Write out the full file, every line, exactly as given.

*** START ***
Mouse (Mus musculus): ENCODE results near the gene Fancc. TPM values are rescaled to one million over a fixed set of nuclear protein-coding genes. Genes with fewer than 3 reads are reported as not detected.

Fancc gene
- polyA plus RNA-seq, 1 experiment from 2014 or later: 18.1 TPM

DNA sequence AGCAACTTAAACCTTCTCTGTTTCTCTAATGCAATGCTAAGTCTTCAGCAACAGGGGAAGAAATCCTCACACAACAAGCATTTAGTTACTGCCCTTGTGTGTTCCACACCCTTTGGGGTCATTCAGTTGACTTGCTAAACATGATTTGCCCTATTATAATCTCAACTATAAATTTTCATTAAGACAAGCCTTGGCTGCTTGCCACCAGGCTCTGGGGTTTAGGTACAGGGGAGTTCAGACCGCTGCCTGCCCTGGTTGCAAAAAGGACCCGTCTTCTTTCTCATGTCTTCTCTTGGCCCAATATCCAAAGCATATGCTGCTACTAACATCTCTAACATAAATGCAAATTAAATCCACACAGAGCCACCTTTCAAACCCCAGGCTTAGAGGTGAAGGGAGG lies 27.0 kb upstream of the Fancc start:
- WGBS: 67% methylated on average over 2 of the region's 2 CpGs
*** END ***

Mouse (Mus musculus): ENCODE results near the gene Fancc. TPM values are rescaled to one million over a fixed set of nuclear protein-coding genes. Genes with fewer than 3 reads are reported as not detected.

Fancc gene
- polyA plus RNA-seq, 1 experiment from 2014 or later: 18.1 TPM

DNA sequence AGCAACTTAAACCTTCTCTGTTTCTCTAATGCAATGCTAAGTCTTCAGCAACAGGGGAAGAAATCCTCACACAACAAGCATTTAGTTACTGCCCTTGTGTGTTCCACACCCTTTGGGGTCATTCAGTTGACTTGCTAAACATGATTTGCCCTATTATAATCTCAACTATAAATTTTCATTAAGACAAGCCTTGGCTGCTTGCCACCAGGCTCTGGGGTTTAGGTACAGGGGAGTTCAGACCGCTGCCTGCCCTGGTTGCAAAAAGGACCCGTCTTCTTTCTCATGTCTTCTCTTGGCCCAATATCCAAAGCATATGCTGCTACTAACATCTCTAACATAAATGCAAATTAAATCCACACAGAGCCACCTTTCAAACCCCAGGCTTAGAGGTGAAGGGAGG lies 27.0 kb upstream of the Fancc start:
- WGBS: 67% methylated on average over 2 of the region's 2 CpGs